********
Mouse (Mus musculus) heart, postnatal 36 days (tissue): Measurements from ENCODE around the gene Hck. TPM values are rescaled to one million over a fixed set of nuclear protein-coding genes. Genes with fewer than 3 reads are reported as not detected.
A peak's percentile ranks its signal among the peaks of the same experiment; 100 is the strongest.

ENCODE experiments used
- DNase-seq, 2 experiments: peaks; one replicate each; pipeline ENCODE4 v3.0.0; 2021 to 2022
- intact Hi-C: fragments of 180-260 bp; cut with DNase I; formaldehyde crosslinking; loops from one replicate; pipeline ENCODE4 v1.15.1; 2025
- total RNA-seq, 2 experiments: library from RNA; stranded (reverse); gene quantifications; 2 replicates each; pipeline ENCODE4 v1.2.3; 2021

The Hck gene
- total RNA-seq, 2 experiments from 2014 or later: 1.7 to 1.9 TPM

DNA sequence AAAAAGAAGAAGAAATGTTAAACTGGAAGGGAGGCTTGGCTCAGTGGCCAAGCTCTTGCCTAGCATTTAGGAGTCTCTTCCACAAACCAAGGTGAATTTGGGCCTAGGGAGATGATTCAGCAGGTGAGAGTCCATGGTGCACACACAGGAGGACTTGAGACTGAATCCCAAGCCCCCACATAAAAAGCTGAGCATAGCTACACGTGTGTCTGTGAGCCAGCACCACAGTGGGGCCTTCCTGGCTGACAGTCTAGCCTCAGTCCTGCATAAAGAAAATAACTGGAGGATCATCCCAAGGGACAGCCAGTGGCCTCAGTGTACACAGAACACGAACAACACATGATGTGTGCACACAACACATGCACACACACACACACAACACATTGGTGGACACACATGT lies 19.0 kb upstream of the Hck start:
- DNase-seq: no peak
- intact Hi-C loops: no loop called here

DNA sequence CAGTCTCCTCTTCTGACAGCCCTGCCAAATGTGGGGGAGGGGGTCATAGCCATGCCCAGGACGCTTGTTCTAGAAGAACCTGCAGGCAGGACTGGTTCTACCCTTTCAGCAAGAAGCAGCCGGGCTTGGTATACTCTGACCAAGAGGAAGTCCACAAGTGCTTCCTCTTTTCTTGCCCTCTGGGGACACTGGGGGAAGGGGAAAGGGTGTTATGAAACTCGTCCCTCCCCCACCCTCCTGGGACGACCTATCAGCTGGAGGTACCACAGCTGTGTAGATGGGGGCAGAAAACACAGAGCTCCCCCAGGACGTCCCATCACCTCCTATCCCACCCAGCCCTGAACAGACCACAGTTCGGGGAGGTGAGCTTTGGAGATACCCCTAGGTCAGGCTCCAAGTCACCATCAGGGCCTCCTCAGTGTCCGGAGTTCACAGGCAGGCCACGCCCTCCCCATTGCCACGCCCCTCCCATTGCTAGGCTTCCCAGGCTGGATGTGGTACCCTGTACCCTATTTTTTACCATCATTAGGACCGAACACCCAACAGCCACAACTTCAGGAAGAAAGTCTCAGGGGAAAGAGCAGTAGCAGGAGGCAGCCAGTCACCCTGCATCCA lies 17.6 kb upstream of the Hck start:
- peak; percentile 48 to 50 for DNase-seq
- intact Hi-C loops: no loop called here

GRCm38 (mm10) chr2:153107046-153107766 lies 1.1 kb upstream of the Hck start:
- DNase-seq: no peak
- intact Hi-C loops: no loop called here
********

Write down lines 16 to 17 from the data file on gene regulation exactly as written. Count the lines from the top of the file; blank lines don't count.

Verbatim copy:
- DNase-seq: no peak
- intact Hi-C loops: no loop called here